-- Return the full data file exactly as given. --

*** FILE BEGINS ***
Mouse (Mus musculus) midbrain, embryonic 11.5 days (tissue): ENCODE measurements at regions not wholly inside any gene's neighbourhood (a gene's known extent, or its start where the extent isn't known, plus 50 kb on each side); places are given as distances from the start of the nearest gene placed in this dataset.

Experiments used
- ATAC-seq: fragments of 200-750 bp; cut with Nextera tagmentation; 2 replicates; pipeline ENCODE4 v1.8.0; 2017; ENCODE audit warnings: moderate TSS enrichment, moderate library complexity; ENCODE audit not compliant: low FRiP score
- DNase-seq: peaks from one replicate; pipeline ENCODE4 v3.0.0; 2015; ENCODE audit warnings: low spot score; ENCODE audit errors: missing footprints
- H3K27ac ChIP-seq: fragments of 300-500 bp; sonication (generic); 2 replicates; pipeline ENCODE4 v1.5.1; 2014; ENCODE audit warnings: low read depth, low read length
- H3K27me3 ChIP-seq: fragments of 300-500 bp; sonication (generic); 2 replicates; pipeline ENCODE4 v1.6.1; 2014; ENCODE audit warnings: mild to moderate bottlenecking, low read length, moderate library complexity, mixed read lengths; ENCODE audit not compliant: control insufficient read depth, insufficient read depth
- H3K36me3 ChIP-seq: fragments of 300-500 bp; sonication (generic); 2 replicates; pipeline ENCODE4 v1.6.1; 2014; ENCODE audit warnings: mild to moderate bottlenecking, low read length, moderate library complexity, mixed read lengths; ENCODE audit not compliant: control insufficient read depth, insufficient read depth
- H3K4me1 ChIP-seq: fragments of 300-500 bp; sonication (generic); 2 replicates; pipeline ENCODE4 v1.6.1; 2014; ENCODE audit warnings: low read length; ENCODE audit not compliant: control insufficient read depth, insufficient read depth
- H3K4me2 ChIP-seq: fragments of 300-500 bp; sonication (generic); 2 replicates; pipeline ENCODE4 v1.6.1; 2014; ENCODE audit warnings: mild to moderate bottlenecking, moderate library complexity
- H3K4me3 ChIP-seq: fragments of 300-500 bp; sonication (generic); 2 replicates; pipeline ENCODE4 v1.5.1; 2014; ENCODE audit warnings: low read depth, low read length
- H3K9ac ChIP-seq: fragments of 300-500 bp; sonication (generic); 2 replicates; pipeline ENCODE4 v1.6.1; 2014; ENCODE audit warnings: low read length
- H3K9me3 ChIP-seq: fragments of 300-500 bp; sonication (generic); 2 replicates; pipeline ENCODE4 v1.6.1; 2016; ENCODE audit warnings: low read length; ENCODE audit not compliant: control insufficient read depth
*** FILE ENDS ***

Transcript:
Mouse (Mus musculus) midbrain, embryonic 11.5 days (tissue): ENCODE measurements at regions not wholly inside any gene's neighbourhood (a gene's known extent, or its start where the extent isn't known, plus 50 kb on each side); places are given as distances from the start of the nearest gene placed in this dataset.

Experiments used
- ATAC-seq: fragments of 200-750 bp; cut with Nextera tagmentation; 2 replicates; pipeline ENCODE4 v1.8.0; 2017; ENCODE audit warnings: moderate TSS enrichment, moderate library complexity; ENCODE audit not compliant: low FRiP score
- DNase-seq: peaks from one replicate; pipeline ENCODE4 v3.0.0; 2015; ENCODE audit warnings: low spot score; ENCODE audit errors: missing footprints
- H3K27ac ChIP-seq: fragments of 300-500 bp; sonication (generic); 2 replicates; pipeline ENCODE4 v1.5.1; 2014; ENCODE audit warnings: low read depth, low read length
- H3K27me3 ChIP-seq: fragments of 300-500 bp; sonication (generic); 2 replicates; pipeline ENCODE4 v1.6.1; 2014; ENCODE audit warnings: mild to moderate bottlenecking, low read length, moderate library complexity, mixed read lengths; ENCODE audit not compliant: control insufficient read depth, insufficient read depth
- H3K36me3 ChIP-seq: fragments of 300-500 bp; sonication (generic); 2 replicates; pipeline ENCODE4 v1.6.1; 2014; ENCODE audit warnings: mild to moderate bottlenecking, low read length, moderate library complexity, mixed read lengths; ENCODE audit not compliant: control insufficient read depth, insufficient read depth
- H3K4me1 ChIP-seq: fragments of 300-500 bp; sonication (generic); 2 replicates; pipeline ENCODE4 v1.6.1; 2014; ENCODE audit warnings: low read length; ENCODE audit not compliant: control insufficient read depth, insufficient read depth
- H3K4me2 ChIP-seq: fragments of 300-500 bp; sonication (generic); 2 replicates; pipeline ENCODE4 v1.6.1; 2014; ENCODE audit warnings: mild to moderate bottlenecking, moderate library complexity
- H3K4me3 ChIP-seq: fragments of 300-500 bp; sonication (generic); 2 replicates; pipeline ENCODE4 v1.5.1; 2014; ENCODE audit warnings: low read depth, low read length
- H3K9ac ChIP-seq: fragments of 300-500 bp; sonication (generic); 2 replicates; pipeline ENCODE4 v1.6.1; 2014; ENCODE audit warnings: low read length
- H3K9me3 ChIP-seq: fragments of 300-500 bp; sonication (generic); 2 replicates; pipeline ENCODE4 v1.6.1; 2016; ENCODE audit warnings: low read length; ENCODE audit not compliant: control insufficient read depth